About 25 people were killed and 52 wounded in the mortar attack on the stadium, where 8,500 refugees had camped under the protection of UN troops, said Abdul Kabia, executive director of the UN mission in Rwanda. He said 20 to 30 mortar shells exploded in the stadium and surrounding area, and one hit the roof of the UN headquarters 150 yards away.
Tanzania's President, Ali Hassan Mwinyi, offered, meanwhile, to try to broker a ceasefire between the Rwandan army and the rebels. He called for peace talks on Saturday in Arusha, where he brokered a ceasefire last August between the government and the rebel Rwandan Patriotic Front. Mr Kabia said it was doubtful the effort would be any more successful than repeated UN attempts to end the fighting.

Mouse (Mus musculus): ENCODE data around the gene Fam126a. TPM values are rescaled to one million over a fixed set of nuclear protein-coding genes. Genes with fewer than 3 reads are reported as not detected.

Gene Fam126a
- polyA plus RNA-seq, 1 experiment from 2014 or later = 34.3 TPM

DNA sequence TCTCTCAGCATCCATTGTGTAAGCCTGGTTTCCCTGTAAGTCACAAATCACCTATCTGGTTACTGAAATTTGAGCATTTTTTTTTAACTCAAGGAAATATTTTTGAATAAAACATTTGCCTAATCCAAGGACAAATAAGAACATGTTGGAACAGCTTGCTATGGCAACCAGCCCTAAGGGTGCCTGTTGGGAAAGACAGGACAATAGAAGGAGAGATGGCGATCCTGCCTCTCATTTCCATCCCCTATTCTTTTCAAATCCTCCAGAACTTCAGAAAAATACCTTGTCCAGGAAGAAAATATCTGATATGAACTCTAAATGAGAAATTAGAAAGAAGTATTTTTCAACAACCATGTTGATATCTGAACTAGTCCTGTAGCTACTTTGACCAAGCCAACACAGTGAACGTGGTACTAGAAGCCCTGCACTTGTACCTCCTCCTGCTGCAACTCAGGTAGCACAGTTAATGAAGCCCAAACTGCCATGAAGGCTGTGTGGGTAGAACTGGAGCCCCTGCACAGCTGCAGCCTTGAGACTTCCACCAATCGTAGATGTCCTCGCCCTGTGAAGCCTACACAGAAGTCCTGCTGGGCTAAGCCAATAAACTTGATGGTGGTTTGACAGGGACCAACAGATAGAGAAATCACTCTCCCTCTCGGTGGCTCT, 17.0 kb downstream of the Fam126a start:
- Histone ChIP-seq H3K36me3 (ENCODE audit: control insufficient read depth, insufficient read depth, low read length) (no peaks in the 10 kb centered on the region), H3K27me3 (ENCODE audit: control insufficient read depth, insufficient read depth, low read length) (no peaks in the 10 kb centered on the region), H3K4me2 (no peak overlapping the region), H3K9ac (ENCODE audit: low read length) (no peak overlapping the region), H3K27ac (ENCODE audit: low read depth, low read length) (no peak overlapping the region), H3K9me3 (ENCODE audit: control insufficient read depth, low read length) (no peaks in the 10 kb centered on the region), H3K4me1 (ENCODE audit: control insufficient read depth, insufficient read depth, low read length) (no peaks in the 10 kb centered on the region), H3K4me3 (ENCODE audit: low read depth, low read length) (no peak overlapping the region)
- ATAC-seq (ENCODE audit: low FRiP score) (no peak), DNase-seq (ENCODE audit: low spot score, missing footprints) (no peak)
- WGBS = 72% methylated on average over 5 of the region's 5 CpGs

'It is my hope that the Tanzanians succeed, but . . . the attitude of both sides on the ground is not responsive to mediation at this point,' Mr Kabia said by telephone from Kigali, Rwanda's capital. 'There is no progress at all.'
Tanzania's Foreign Ministry said the warring factions had not responded, but the President remained hopeful they would attend.
The Rwandan government is dominated by the majority Hutu tribe, while the rebels belong to the minority Tutsi tribe. UN efforts to get the army and rebels to agree to a ceasefire and to allow aid to be delivered to refugees were almost at a standstill, Mr Kabia said.Reuse content